My favorite is the Meyer lemon bar. I’ve always just loved lemon bars. They’re so satisfying. We do it with a grenadine whipped cream and fresh berries. That’s what I always get for dessert when I’m here. We use some Meyer lemon in our lemonade, too.

Do you have any other specialty beverages?

We have our house aperitif, which is Oudinot Champagne, and we make a gastrique with Banyuls vinegar, candied shallots and pink peppercorns and mix a small amount of that in.

Champagne aperitif at Mignonette, photo by lee klein

Any ideas for future restaurant projects?

In my head, yeah. I have tons of ideas I’d love to execute one day, but next I’d like to – I have an eight-month old son, so I’d like to see him walk, take him to the park, things like that.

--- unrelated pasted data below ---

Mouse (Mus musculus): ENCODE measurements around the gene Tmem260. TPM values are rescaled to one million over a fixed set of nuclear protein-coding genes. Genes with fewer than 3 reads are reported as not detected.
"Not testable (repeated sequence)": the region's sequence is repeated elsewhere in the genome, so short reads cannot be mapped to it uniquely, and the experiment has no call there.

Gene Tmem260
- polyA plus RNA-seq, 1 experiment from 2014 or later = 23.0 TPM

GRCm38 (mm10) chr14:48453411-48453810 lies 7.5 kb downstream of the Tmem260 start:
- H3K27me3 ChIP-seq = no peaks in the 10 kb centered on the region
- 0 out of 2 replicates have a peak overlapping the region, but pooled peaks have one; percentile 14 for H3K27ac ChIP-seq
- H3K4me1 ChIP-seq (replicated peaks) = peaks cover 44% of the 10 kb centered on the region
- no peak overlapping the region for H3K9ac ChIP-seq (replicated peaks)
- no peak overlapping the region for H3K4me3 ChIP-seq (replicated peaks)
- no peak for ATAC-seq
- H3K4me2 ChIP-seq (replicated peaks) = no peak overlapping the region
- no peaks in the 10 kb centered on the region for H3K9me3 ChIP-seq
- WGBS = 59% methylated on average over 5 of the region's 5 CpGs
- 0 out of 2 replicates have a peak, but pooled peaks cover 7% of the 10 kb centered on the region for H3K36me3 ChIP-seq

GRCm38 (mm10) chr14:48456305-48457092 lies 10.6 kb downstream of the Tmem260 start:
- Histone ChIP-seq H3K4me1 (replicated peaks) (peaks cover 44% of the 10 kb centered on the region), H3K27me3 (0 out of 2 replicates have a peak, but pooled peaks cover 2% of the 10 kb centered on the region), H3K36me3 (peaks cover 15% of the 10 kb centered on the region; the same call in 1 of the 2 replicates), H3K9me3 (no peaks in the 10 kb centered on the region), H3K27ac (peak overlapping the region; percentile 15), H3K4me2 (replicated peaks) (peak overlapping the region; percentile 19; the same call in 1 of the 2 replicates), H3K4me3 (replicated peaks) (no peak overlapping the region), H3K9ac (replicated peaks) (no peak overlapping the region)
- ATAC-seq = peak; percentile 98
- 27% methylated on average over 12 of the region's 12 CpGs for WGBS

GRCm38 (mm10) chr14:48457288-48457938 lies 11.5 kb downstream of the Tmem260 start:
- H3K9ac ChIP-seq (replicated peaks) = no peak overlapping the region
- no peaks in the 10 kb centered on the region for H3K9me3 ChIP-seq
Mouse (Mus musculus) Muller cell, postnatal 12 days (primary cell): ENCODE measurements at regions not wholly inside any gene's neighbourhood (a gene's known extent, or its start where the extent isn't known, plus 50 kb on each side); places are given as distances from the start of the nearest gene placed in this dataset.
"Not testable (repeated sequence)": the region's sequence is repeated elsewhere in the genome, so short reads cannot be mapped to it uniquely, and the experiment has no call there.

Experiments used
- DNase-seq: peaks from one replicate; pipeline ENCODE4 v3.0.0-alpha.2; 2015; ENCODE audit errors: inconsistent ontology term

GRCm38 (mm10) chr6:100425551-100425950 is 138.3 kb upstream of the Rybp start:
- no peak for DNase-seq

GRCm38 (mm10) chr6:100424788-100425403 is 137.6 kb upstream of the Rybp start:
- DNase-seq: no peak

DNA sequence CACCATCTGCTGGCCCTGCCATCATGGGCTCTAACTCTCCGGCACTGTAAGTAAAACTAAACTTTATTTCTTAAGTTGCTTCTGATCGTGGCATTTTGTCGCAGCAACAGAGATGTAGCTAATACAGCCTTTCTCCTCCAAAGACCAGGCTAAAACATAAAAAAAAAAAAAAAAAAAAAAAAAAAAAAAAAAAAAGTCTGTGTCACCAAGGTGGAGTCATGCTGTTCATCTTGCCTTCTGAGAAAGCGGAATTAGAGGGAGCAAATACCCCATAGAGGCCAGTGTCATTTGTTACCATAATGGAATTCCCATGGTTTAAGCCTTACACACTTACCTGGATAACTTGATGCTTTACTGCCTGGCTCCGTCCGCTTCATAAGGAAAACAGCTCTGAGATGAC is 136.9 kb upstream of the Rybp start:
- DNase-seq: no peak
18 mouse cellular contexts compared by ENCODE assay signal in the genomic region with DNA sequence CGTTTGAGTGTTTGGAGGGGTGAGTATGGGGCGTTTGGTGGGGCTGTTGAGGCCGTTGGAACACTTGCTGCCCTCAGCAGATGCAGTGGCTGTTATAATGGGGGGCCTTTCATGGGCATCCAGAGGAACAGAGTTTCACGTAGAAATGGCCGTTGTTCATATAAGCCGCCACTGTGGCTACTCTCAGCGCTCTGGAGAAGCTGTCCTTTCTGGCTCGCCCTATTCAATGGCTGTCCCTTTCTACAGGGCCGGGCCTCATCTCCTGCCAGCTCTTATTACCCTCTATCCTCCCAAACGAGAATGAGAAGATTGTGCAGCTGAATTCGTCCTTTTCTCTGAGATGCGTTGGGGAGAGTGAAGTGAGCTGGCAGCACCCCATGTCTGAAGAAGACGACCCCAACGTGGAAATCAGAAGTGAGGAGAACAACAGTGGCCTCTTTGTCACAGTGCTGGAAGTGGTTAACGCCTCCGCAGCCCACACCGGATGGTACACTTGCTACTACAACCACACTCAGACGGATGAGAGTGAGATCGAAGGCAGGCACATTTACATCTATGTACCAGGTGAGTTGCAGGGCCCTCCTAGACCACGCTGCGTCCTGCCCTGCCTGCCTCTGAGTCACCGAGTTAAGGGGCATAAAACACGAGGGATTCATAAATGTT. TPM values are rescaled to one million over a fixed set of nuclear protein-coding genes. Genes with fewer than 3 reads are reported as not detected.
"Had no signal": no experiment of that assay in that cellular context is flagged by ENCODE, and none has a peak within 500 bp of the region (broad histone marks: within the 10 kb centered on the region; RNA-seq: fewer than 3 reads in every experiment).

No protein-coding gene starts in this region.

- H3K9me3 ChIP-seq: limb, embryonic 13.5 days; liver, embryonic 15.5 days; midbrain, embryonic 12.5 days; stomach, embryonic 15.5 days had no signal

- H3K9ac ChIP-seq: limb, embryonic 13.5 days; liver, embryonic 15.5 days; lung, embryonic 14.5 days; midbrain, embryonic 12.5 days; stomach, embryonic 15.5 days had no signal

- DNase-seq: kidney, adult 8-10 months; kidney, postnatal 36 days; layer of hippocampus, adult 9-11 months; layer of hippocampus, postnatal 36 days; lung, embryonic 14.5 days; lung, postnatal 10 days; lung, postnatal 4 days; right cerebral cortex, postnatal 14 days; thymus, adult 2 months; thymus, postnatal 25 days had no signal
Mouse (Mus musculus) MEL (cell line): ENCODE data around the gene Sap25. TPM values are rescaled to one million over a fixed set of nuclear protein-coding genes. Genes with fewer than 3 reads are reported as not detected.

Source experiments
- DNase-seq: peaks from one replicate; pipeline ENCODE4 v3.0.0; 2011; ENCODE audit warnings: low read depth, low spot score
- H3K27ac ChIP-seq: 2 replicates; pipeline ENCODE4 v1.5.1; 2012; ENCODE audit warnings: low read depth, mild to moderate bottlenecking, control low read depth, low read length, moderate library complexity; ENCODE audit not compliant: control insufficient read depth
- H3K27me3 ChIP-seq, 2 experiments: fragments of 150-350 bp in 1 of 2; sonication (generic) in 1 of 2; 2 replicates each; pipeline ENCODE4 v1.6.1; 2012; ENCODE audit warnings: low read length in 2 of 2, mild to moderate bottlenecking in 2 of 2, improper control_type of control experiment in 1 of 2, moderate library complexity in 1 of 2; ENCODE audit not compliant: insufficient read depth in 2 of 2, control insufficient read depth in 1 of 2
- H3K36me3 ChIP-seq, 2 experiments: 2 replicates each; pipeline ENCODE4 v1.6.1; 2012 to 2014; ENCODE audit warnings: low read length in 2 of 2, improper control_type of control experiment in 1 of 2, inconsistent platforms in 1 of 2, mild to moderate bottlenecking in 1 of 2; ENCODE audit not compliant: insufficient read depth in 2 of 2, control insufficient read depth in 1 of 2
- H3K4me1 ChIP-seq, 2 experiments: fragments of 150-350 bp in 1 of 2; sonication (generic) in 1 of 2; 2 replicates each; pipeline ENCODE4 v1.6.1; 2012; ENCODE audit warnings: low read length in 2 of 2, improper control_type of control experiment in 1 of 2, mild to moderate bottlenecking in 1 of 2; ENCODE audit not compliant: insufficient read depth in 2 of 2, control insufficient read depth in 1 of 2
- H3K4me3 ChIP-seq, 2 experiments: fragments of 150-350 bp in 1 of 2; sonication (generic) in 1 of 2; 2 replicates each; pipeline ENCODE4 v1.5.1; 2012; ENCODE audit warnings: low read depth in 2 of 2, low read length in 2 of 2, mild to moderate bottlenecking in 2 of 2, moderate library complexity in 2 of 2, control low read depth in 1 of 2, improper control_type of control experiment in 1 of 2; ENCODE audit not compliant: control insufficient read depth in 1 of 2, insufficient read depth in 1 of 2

Would you encourage your son to become a chef?

I’d like him to do whatever he wants. But I would maybe want him not to be -- I mean, it’s hard. I’ll be 34 next month, and as I get older…When I was twenty-something and full of piss-and-vinegar at Chef Allen’s, it was nothing to work late into the night and be back the next day at 11. Now if I don’t get to sleep by 1 or 1:30, I worry about how I’m going to do it the next day. I’m grateful for the opportunities I’ve had and I love doing it, but it’s not something I would push him to do. I don’t think you can do it unless you enjoy the whole kit-and-kaboodle. And I don’t know that his mom would let him either, with all the sharp knives and checkered history of people – well, I don’t think his mom would let him (laughs).